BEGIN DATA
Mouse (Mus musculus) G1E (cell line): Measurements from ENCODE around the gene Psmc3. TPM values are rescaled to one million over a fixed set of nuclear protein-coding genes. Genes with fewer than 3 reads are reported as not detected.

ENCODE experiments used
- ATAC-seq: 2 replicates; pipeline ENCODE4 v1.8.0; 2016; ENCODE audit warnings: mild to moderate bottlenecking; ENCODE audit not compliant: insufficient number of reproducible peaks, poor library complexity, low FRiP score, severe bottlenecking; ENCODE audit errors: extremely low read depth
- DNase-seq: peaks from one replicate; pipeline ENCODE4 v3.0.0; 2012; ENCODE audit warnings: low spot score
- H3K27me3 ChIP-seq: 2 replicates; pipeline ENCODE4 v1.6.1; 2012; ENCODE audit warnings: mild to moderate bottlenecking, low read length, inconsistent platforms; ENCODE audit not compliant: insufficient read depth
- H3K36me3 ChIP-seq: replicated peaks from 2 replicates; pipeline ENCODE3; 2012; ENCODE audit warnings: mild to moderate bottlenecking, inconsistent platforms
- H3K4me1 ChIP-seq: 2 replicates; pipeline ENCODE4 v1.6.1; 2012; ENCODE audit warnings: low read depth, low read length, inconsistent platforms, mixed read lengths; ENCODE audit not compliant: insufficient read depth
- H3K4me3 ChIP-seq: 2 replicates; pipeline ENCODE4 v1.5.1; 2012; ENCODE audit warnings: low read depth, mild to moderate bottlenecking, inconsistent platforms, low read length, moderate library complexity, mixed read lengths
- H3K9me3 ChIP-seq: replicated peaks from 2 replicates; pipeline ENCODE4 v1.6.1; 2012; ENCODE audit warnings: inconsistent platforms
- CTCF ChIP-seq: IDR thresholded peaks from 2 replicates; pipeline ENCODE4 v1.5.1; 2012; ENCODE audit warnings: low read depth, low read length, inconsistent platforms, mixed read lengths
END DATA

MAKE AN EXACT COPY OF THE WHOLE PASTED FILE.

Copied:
Mouse (Mus musculus) G1E (cell line): Measurements from ENCODE around the gene Psmc3. TPM values are rescaled to one million over a fixed set of nuclear protein-coding genes. Genes with fewer than 3 reads are reported as not detected.

ENCODE experiments used
- ATAC-seq: 2 replicates; pipeline ENCODE4 v1.8.0; 2016; ENCODE audit warnings: mild to moderate bottlenecking; ENCODE audit not compliant: insufficient number of reproducible peaks, poor library complexity, low FRiP score, severe bottlenecking; ENCODE audit errors: extremely low read depth
- DNase-seq: peaks from one replicate; pipeline ENCODE4 v3.0.0; 2012; ENCODE audit warnings: low spot score
- H3K27me3 ChIP-seq: 2 replicates; pipeline ENCODE4 v1.6.1; 2012; ENCODE audit warnings: mild to moderate bottlenecking, low read length, inconsistent platforms; ENCODE audit not compliant: insufficient read depth
- H3K36me3 ChIP-seq: replicated peaks from 2 replicates; pipeline ENCODE3; 2012; ENCODE audit warnings: mild to moderate bottlenecking, inconsistent platforms
- H3K4me1 ChIP-seq: 2 replicates; pipeline ENCODE4 v1.6.1; 2012; ENCODE audit warnings: low read depth, low read length, inconsistent platforms, mixed read lengths; ENCODE audit not compliant: insufficient read depth
- H3K4me3 ChIP-seq: 2 replicates; pipeline ENCODE4 v1.5.1; 2012; ENCODE audit warnings: low read depth, mild to moderate bottlenecking, inconsistent platforms, low read length, moderate library complexity, mixed read lengths
- H3K9me3 ChIP-seq: replicated peaks from 2 replicates; pipeline ENCODE4 v1.6.1; 2012; ENCODE audit warnings: inconsistent platforms
- CTCF ChIP-seq: IDR thresholded peaks from 2 replicates; pipeline ENCODE4 v1.5.1; 2012; ENCODE audit warnings: low read depth, low read length, inconsistent platforms, mixed read lengths